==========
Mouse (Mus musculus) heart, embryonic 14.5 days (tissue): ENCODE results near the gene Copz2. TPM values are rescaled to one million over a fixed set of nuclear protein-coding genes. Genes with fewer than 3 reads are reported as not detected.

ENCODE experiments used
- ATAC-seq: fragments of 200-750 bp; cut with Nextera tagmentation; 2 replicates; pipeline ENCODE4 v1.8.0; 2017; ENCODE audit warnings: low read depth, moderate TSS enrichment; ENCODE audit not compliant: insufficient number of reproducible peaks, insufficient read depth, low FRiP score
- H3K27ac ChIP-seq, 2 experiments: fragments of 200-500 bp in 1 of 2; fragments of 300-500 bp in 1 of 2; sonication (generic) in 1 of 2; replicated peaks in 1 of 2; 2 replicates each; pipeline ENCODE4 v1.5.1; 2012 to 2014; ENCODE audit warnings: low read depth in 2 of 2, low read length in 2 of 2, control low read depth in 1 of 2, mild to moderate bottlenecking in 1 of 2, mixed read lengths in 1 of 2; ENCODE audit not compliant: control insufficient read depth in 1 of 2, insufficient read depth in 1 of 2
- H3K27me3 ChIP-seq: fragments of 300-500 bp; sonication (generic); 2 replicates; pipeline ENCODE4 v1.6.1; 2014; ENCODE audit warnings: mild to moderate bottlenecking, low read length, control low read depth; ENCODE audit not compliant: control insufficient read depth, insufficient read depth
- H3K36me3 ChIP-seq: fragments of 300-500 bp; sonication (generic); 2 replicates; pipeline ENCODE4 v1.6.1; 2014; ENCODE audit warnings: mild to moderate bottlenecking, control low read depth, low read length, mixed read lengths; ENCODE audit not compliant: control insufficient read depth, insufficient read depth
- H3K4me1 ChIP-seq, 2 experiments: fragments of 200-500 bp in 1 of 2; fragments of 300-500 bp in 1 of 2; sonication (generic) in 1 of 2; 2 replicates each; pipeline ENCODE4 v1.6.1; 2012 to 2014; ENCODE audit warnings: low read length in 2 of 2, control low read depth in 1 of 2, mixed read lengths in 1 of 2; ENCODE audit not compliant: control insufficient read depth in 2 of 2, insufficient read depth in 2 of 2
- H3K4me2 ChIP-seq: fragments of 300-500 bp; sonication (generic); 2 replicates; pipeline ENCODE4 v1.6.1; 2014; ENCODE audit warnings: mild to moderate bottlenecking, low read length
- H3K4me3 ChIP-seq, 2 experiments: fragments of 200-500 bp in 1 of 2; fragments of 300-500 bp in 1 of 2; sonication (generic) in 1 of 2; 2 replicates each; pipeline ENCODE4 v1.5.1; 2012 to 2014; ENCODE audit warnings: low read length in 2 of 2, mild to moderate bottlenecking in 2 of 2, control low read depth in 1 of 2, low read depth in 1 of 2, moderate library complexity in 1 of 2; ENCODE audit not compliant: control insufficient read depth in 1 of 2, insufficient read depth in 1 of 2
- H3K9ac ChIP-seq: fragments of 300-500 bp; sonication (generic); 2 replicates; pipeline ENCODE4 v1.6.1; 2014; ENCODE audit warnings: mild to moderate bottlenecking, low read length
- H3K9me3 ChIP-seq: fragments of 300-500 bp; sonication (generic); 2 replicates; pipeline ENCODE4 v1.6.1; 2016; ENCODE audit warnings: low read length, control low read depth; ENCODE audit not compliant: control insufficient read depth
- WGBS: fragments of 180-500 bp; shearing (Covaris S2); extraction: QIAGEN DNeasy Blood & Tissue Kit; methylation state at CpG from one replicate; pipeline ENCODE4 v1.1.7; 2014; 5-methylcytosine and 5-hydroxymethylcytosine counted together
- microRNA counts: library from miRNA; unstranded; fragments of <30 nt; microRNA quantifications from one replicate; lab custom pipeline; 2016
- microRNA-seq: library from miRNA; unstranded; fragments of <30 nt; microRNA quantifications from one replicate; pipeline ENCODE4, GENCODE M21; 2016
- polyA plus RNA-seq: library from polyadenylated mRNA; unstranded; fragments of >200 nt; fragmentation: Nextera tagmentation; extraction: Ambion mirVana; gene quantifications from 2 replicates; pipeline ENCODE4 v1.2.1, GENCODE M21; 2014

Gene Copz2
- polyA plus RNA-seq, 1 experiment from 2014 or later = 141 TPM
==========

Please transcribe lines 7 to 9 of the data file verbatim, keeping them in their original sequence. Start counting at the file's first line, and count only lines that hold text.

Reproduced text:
- H3K4me1 ChIP-seq, 2 experiments: fragments of 200-500 bp in 1 of 2; fragments of 300-500 bp in 1 of 2; sonication (generic) in 1 of 2; 2 replicates each; pipeline ENCODE4 v1.6.1; 2012 to 2014; ENCODE audit warnings: low read length in 2 of 2, control low read depth in 1 of 2, mixed read lengths in 1 of 2; ENCODE audit not compliant: control insufficient read depth in 2 of 2, insufficient read depth in 2 of 2
- H3K4me2 ChIP-seq: fragments of 300-500 bp; sonication (generic); 2 replicates; pipeline ENCODE4 v1.6.1; 2014; ENCODE audit warnings: mild to moderate bottlenecking, low read length
- H3K4me3 ChIP-seq, 2 experiments: fragments of 200-500 bp in 1 of 2; fragments of 300-500 bp in 1 of 2; sonication (generic) in 1 of 2; 2 replicates each; pipeline ENCODE4 v1.5.1; 2012 to 2014; ENCODE audit warnings: low read length in 2 of 2, mild to moderate bottlenecking in 2 of 2, control low read depth in 1 of 2, low read depth in 1 of 2, moderate library complexity in 1 of 2; ENCODE audit not compliant: control insufficient read depth in 1 of 2, insufficient read depth in 1 of 2